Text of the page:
Jabir testified that he had founded the Corporation in 1978 as a nonprofit corporation. He also stated that Lomax had prepared and filed the Corporation=s annual reports from 1978 until 1987, that he and Abduallah Roussi prepared the annual report for 1987, and that he signed the annual reports for the years 1988 until 1993. The reports from 1994 until 2002 had been signed by Safiyyah in her capacity as the Corporation=s secretary, but Jabir denied that Safiyyah was the secretary at that time or that she had the authority to issue annual reports.

Jabir identified the Corporation=s bylaws and stated that he intended to revise them at one time, in order to ensure that either he or a select few individuals would serve on the board in the future. He asserted that he and Madina had adopted the revised bylaws but that any records thereof and the minutes of the meeting at which they were adopted were stolen by defendant Omar.

Jabir also related that in 1993, the Corporation undertook a fundraising effort to support its mission. It solicited donations from residents of the Middle East, some of whom were reluctant to support an organization with a father and daughter serving on its board of directors. As a result, Safiyyah left the board but remained in her capacity as Jabir=s executive secretary. Jabir could not recall any of the circumstances surrounding her decision to resign or whether it had been recorded in any way. Jabir could also not recall how Rahmah came to be identified as one of the board=s directors in 1994, and asserted that section 8.2 of the bylaws should have prevented their serving as directors simultaneously. He also asserted that Omar had never been elected as a board director either.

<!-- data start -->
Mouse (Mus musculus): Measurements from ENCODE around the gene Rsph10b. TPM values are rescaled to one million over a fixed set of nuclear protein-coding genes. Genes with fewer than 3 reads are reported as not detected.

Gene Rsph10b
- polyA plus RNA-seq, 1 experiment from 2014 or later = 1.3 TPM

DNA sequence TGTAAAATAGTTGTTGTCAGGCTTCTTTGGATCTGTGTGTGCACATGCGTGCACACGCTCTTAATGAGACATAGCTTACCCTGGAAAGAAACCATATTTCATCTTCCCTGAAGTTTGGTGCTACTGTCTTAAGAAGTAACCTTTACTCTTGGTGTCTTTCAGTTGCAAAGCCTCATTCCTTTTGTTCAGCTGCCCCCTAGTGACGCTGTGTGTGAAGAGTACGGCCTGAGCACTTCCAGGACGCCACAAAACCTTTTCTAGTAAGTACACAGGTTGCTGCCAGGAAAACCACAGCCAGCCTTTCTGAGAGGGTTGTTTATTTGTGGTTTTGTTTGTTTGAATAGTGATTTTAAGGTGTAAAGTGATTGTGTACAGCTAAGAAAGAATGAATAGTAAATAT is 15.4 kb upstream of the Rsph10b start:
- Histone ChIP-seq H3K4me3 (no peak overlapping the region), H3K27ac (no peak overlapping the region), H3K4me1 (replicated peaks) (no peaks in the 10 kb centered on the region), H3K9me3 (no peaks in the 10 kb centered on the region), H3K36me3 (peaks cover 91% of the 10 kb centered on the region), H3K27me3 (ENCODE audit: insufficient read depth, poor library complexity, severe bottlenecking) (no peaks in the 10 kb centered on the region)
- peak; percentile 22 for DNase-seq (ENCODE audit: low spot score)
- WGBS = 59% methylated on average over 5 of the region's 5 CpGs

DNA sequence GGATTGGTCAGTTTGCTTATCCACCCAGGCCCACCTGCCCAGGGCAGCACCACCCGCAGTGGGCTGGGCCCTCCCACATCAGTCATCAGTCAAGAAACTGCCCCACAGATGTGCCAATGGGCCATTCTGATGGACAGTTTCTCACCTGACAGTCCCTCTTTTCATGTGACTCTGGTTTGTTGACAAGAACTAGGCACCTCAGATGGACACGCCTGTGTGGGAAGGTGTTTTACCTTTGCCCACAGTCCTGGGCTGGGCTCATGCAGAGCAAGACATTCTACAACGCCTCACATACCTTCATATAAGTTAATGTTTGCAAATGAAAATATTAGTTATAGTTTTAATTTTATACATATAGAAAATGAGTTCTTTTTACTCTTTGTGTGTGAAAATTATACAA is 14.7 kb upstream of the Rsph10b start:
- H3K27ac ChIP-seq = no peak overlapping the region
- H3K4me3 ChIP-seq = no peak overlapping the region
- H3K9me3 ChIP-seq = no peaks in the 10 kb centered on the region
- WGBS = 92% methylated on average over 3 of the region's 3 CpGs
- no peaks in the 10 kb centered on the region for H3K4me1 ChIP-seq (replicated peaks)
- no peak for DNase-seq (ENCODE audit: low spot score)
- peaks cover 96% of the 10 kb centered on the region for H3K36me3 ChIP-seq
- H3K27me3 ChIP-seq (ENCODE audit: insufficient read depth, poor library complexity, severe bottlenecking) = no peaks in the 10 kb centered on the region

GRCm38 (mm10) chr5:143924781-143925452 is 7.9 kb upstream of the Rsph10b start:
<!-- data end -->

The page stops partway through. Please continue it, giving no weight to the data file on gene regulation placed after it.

Jabir related that he learned of his removal from the board in 1995 by Safiyyah, Rahmah, and Omar when he attempted to enter the mosque and found that the locks had been changed during renovations. To his knowledge, the board consisted at that time ...